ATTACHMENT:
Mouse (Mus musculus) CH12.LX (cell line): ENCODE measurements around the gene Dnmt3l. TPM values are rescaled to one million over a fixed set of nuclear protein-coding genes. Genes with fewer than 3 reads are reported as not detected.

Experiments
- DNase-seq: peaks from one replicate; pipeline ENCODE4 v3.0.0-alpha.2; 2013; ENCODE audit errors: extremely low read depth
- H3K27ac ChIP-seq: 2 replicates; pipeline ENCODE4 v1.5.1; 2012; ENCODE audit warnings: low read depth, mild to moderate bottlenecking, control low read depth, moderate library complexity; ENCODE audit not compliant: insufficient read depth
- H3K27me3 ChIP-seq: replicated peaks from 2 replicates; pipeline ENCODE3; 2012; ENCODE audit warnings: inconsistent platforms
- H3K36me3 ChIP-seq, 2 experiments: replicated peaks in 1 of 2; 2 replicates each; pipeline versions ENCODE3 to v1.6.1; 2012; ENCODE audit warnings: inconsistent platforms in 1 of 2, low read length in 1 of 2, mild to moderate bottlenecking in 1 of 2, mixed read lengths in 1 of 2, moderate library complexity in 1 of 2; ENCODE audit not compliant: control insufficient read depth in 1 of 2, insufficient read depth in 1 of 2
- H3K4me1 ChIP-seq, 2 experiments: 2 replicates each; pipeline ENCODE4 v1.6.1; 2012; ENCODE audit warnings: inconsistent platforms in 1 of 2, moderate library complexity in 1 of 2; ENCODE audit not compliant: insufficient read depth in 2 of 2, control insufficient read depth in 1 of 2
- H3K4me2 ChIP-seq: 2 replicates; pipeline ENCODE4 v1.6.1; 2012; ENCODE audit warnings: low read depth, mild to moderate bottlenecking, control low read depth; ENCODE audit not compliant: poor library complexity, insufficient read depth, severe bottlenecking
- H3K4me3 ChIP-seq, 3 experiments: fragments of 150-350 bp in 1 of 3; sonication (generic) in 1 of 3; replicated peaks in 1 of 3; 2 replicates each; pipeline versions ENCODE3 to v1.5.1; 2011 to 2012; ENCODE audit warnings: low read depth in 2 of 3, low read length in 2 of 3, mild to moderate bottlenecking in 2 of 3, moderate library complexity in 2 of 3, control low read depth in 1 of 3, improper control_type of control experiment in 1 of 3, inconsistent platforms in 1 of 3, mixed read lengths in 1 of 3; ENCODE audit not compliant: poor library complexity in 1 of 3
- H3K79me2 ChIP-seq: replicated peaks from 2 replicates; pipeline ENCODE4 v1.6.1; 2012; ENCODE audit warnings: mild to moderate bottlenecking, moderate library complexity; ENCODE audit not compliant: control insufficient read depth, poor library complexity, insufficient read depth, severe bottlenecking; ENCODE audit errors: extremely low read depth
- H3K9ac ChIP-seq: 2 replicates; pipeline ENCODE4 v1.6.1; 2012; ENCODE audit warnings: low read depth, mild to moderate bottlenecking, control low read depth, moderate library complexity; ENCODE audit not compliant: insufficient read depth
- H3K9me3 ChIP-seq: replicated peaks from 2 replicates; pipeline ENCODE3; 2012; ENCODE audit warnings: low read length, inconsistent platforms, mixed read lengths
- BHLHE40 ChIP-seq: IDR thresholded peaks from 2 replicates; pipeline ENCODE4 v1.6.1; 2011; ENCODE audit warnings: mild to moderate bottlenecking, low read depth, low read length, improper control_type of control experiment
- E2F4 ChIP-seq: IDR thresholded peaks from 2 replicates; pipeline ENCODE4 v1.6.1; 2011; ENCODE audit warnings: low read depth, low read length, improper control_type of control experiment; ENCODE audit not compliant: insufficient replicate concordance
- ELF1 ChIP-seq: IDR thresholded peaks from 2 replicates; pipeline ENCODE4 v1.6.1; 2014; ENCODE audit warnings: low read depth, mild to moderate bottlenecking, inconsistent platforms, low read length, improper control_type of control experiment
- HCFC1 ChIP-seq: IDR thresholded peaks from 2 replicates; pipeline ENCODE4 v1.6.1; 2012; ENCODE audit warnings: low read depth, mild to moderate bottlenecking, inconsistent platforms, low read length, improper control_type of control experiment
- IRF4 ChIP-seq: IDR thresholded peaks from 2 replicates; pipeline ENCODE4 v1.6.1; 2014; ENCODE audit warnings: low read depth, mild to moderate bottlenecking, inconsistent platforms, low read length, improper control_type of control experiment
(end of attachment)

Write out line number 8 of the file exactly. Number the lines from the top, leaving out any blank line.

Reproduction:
- H3K4me2 ChIP-seq: 2 replicates; pipeline ENCODE4 v1.6.1; 2012; ENCODE audit warnings: low read depth, mild to moderate bottlenecking, control low read depth; ENCODE audit not compliant: poor library complexity, insufficient read depth, severe bottlenecking